Ever since the idea was floated out three months ago — to include a citizenship question on the 2020 Census — it has provoked much opposition. Nevertheless, the Trump administration this week decided the question will be asked.

And that has us asking why?

Especially in the Rio Grande Valley, a region where there are many undocumented immigrants, asking for this type of information surely will dramatically lower the number of respondents. And an inaccurate count will affects local funding, as well as accurate representation in Congress, which was why our Forefathers mandated in the U.S. Constitution that we hold regular census counts.

U.S. Commerce Secretary Wilbur Ross said Monday he decided to add the controversial question to the count after a Department of Justice request based on the desire for better enforcement of the voting law. “Secretary Ross determined that obtaining complete and accurate information to meet this legitimate government purpose outweighed the limited potential adverse impacts,” a statement from the U.S. Department of Commerce said.

Ross said in a memo that the Voting Rights Act requires a tally of citizens of voting age to protect minorities against discrimination, and that getting this information as part of the Census would make it more complete. Ironically, it is these very minorities that we fear will not participate in a count, at all, if it contains a citizenship question.

As U.S. Rep. Vicente Gonzalez, D-McAllen, said in a statement Tuesday: “This action could penalize communities with low response rates, large immigrant populations, and a history of being undercounted.”

Although all Census information is deemed confidential under Title 13 of the U.S. Code, fears of deportation and sharing of residents’ information among federal agencies is very real and could very likely hinder many people from participating.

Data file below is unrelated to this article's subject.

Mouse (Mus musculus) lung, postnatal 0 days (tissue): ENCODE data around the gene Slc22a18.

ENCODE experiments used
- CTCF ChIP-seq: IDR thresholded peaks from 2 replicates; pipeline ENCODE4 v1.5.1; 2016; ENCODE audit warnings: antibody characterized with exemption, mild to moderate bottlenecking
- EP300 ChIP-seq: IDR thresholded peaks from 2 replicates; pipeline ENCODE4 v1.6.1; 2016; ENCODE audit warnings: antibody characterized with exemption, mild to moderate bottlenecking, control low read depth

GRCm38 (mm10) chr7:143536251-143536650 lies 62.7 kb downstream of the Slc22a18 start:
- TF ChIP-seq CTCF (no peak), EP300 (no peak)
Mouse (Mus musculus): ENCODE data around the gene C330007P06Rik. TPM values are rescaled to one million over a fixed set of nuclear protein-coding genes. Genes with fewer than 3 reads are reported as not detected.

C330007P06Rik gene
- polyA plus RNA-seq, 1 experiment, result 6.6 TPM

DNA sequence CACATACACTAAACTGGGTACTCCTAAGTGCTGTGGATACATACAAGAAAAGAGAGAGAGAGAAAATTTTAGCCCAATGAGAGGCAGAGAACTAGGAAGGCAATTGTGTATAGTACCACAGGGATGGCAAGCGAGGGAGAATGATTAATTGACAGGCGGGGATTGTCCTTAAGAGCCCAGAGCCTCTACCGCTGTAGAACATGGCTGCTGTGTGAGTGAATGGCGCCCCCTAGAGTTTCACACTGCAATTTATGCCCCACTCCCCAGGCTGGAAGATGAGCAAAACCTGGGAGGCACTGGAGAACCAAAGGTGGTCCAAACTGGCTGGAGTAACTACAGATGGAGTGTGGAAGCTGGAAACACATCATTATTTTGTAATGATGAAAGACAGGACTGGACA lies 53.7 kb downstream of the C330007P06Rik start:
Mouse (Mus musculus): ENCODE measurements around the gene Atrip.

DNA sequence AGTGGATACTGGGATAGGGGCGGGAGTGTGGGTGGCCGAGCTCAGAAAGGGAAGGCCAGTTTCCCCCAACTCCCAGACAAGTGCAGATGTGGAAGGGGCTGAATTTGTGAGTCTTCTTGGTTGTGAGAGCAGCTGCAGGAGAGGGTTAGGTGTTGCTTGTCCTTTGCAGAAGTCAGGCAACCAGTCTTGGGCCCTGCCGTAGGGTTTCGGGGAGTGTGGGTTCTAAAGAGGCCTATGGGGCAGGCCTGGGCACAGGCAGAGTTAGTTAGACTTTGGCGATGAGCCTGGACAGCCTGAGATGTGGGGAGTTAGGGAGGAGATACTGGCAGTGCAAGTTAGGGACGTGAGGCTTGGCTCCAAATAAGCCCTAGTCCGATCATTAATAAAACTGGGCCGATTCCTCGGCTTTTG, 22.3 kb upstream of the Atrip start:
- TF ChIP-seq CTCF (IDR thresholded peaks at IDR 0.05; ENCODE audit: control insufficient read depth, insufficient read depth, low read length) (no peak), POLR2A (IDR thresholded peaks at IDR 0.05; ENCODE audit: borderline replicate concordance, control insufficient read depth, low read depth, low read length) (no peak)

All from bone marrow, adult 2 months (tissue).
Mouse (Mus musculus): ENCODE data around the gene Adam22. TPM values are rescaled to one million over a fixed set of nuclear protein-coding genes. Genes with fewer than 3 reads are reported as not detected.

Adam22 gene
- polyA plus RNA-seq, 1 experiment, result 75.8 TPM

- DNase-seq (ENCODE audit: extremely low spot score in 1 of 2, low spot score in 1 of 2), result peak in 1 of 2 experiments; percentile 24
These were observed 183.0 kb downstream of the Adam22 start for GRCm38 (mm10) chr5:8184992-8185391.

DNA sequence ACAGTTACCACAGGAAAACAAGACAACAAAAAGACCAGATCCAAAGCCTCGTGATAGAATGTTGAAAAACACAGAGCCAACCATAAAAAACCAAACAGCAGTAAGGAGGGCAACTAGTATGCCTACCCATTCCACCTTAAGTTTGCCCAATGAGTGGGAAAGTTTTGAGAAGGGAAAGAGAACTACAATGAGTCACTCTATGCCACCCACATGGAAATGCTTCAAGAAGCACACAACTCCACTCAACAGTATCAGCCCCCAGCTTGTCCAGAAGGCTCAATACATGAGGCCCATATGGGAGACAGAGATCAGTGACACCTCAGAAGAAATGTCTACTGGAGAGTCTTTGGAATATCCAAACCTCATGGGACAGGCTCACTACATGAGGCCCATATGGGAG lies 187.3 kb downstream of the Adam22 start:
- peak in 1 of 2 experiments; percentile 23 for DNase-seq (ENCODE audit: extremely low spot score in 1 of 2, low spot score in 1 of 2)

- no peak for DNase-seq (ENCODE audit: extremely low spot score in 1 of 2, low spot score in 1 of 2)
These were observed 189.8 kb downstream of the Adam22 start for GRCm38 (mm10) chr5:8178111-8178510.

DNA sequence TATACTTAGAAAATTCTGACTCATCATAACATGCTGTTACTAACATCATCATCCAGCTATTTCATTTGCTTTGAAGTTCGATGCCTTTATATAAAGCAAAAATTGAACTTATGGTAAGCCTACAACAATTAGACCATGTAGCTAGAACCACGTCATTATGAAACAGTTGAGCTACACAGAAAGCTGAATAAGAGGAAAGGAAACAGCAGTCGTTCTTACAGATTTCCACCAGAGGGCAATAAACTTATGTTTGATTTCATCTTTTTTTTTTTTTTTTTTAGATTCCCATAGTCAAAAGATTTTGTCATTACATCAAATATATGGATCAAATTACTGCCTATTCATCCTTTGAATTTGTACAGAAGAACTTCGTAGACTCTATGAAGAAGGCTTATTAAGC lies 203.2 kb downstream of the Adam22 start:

“It is clear that this is an intimidation tactic and an attempt to suppress participation in the upcoming Census,” Gonzalez said.

Adding a citizenship question will only “further drive down Latino participation in the constitutionally mandated census,” said Ann Beeson, CEO of the Center for Public Policy Priorities. It’s “just a scare tactic.”

A citizenship question has not been included in a U.S. Census for almost 70 years. And it’s not needed now.

Texas state Rep. César Blanco on Tuesday called on Gov. Greg Abbott and Attorney General Ken Paxton to sue the Trump administration to block inclusion of the citizenship question.

Paxton and Abbott are old hat at suing the Trump administration — often on immigration-related policies they deem unfair and costly to Texas — and so we encourage them to do so once again on this issue because an undercount certainly would be unfair and costly for our state.

Texas is expected to gain up to three new congressional seats, due to increased growth, if confirmed by this count. But it won’t if people don’t participate.

The State of California, which also has a large immigrant population, on Tuesday filed a lawsuit in federal court against the Commerce Department and Census Bureau to block the move, arguing that it would discourage immigrants from participating.

As Common Cause President Karen Hobert Flynn said Tuesday: “Americans deserve a fair and accurate Census where everyone within the borders of our country are counted, regardless of their citizenship status. The inclusion of the citizenship question threatens that constitutional requirement and politicizes this process.”

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